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Attention Chapel Hill Officials: It Happened Again Today

Chapel Hill officials are working toward banning cell phone use while driving on town streets. Supporters of a ban say phones are a dangerous distraction. I continue to say that many things are distractions. Are we going to ban them all? This morning I had yet another experience — this time near Hwy 70 and I-85 — where a distracted driver became a driving hazard to me and those around me. Was the woman talking on the phone? No. She was busy talking to a child in the passenger seat.

 

 

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Political Implications of the Marriage Amendment

Carolina Journal’s David Bass has an interesting piece about the political implications of the May 2012 constitutional amendment that would define marriage as between one man and one woman.

Political analysts say that a marriage-amendment referendum scheduled for the primary election next year will have consequences for both parties, even though lawmakers in the General Assembly tailored the ballot question’s timing to minimize the political impact.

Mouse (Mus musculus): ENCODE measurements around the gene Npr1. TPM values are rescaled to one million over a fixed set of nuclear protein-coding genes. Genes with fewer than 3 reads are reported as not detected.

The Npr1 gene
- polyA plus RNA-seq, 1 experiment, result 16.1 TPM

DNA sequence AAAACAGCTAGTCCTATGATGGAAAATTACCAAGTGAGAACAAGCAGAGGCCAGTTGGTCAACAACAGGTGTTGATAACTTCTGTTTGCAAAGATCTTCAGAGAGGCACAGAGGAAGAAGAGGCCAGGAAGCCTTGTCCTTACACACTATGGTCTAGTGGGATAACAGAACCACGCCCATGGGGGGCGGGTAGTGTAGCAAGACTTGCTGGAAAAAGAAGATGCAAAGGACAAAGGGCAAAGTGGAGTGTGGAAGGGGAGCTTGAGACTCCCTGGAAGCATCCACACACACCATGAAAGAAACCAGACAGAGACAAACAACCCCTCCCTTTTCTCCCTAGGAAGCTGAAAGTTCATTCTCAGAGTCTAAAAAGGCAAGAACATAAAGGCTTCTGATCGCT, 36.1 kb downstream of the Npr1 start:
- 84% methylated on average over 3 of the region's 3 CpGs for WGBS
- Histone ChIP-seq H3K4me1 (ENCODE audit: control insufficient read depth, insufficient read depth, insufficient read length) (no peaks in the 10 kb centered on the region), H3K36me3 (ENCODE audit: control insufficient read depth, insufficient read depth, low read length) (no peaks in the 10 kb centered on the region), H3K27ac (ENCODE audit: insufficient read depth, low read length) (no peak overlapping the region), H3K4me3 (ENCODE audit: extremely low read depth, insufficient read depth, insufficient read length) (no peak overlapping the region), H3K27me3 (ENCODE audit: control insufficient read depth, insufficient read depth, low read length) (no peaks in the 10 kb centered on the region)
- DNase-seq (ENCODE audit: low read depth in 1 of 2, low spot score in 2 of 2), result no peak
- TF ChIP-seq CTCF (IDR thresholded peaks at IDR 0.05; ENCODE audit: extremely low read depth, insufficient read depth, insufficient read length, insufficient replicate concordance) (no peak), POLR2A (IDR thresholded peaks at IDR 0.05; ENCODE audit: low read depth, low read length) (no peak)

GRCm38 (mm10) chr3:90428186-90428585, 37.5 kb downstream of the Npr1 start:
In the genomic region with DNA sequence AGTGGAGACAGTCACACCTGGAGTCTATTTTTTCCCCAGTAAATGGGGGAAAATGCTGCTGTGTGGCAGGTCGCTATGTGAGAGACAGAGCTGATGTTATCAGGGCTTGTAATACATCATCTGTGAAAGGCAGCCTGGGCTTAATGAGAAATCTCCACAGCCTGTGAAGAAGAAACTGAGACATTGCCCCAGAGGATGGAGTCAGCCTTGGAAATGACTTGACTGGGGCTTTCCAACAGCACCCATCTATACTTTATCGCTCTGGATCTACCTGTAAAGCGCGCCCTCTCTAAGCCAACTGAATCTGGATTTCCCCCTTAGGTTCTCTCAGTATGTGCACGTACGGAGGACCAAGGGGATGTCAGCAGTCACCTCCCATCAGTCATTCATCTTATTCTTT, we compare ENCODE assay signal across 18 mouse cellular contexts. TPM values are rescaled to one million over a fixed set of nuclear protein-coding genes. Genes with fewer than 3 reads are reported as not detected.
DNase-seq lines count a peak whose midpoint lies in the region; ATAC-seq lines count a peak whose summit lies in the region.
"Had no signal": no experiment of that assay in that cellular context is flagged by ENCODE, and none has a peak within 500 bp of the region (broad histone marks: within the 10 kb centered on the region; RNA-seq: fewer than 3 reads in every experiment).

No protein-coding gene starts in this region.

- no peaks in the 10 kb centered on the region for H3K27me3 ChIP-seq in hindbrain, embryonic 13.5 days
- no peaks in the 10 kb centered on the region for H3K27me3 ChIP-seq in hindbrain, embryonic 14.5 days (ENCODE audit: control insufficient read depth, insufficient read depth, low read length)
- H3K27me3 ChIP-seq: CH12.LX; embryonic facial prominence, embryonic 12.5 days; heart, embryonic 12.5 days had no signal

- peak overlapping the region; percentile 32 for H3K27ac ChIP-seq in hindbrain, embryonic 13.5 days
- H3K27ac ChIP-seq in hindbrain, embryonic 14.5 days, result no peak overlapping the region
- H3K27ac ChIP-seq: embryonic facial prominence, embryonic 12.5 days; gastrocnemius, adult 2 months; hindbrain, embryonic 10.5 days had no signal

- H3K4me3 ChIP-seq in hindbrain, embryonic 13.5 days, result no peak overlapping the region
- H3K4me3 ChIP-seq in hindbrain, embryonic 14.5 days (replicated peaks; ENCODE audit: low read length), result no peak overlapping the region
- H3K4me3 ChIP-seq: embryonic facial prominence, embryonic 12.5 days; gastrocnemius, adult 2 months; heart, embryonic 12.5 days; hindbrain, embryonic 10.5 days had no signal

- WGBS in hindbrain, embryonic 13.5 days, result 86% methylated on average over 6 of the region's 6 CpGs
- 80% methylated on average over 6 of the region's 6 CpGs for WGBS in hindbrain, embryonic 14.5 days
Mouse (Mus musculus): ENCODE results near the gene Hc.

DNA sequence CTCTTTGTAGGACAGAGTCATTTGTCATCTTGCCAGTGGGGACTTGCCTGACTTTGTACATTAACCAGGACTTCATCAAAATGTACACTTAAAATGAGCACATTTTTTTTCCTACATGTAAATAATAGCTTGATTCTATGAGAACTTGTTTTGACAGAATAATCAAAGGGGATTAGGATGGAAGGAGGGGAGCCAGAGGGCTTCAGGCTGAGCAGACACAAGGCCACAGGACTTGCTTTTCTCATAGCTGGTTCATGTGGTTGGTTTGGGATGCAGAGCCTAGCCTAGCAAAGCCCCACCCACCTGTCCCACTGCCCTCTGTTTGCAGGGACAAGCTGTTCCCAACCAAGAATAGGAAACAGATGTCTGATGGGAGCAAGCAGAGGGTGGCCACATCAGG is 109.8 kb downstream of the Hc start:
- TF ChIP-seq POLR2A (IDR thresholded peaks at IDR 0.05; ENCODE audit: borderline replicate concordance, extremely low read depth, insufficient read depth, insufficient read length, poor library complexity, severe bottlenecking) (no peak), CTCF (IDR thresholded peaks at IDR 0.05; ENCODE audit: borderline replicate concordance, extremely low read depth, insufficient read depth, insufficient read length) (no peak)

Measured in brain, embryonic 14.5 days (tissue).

The scheduling of the referendum increases the likelihood that it will pass because Republican primaries for top state and federal offices might still be in play, said Peace College political science professor David McLennan. In contrast, Democrats probably won’t have key races to drive turnout, he added.

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Finally, the Postal Service Comes Up With a Good Sales Idea

The U.S. Postal Service needs to generate revenue, and I like what they’ve come up with: put a living person, rather than a deceased icon, on a stamp. They’re taking nominations from the public. Good. USPS is thinking like a real business that needs to turn a profit in order to survive. The question is, who will it be? Will USPS resist an attempt to get political or make a liberal social statement? We’ll see. Ultimately, if it were up to me, I’d bid the contract for daily snail mail and allow competition to bring down the cost and increase the service.